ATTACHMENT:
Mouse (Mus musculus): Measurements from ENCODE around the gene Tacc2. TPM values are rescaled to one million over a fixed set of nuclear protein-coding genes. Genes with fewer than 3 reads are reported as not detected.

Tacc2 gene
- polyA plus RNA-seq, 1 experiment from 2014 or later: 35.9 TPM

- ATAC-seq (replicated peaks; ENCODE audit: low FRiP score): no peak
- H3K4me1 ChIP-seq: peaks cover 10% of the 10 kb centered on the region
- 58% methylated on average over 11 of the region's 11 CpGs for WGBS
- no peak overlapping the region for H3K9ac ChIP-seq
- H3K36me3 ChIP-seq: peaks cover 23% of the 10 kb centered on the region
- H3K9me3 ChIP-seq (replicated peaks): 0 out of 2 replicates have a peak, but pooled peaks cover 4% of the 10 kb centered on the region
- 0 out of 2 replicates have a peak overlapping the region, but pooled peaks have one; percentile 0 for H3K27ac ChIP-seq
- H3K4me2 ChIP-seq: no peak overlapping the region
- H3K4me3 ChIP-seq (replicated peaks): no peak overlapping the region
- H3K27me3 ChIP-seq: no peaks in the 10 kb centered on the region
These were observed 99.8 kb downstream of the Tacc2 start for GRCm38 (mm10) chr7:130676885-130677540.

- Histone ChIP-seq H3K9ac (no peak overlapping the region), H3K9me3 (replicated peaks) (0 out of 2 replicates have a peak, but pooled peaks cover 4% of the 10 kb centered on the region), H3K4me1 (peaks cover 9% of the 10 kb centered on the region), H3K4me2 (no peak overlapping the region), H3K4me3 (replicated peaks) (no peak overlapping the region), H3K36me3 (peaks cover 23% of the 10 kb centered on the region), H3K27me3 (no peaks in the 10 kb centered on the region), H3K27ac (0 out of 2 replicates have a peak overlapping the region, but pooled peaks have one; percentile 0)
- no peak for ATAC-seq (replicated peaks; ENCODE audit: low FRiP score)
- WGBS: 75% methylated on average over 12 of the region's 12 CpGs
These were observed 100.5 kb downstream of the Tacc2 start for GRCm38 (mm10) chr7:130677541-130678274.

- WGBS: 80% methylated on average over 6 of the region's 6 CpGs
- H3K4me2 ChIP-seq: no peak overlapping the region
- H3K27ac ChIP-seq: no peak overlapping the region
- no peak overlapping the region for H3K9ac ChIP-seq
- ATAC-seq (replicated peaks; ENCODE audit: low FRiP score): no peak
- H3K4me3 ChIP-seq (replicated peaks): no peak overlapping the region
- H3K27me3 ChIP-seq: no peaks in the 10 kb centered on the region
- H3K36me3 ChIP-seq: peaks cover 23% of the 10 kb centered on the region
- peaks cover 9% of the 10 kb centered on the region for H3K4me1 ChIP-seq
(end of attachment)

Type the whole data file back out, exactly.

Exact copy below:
Mouse (Mus musculus): Measurements from ENCODE around the gene Tacc2. TPM values are rescaled to one million over a fixed set of nuclear protein-coding genes. Genes with fewer than 3 reads are reported as not detected.

Tacc2 gene
- polyA plus RNA-seq, 1 experiment from 2014 or later: 35.9 TPM

- ATAC-seq (replicated peaks; ENCODE audit: low FRiP score): no peak
- H3K4me1 ChIP-seq: peaks cover 10% of the 10 kb centered on the region
- 58% methylated on average over 11 of the region's 11 CpGs for WGBS
- no peak overlapping the region for H3K9ac ChIP-seq
- H3K36me3 ChIP-seq: peaks cover 23% of the 10 kb centered on the region
- H3K9me3 ChIP-seq (replicated peaks): 0 out of 2 replicates have a peak, but pooled peaks cover 4% of the 10 kb centered on the region
- 0 out of 2 replicates have a peak overlapping the region, but pooled peaks have one; percentile 0 for H3K27ac ChIP-seq
- H3K4me2 ChIP-seq: no peak overlapping the region
- H3K4me3 ChIP-seq (replicated peaks): no peak overlapping the region
- H3K27me3 ChIP-seq: no peaks in the 10 kb centered on the region
These were observed 99.8 kb downstream of the Tacc2 start for GRCm38 (mm10) chr7:130676885-130677540.

- Histone ChIP-seq H3K9ac (no peak overlapping the region), H3K9me3 (replicated peaks) (0 out of 2 replicates have a peak, but pooled peaks cover 4% of the 10 kb centered on the region), H3K4me1 (peaks cover 9% of the 10 kb centered on the region), H3K4me2 (no peak overlapping the region), H3K4me3 (replicated peaks) (no peak overlapping the region), H3K36me3 (peaks cover 23% of the 10 kb centered on the region), H3K27me3 (no peaks in the 10 kb centered on the region), H3K27ac (0 out of 2 replicates have a peak overlapping the region, but pooled peaks have one; percentile 0)
- no peak for ATAC-seq (replicated peaks; ENCODE audit: low FRiP score)
- WGBS: 75% methylated on average over 12 of the region's 12 CpGs
These were observed 100.5 kb downstream of the Tacc2 start for GRCm38 (mm10) chr7:130677541-130678274.

- WGBS: 80% methylated on average over 6 of the region's 6 CpGs
- H3K4me2 ChIP-seq: no peak overlapping the region
- H3K27ac ChIP-seq: no peak overlapping the region
- no peak overlapping the region for H3K9ac ChIP-seq
- ATAC-seq (replicated peaks; ENCODE audit: low FRiP score): no peak
- H3K4me3 ChIP-seq (replicated peaks): no peak overlapping the region
- H3K27me3 ChIP-seq: no peaks in the 10 kb centered on the region
- H3K36me3 ChIP-seq: peaks cover 23% of the 10 kb centered on the region
- peaks cover 9% of the 10 kb centered on the region for H3K4me1 ChIP-seq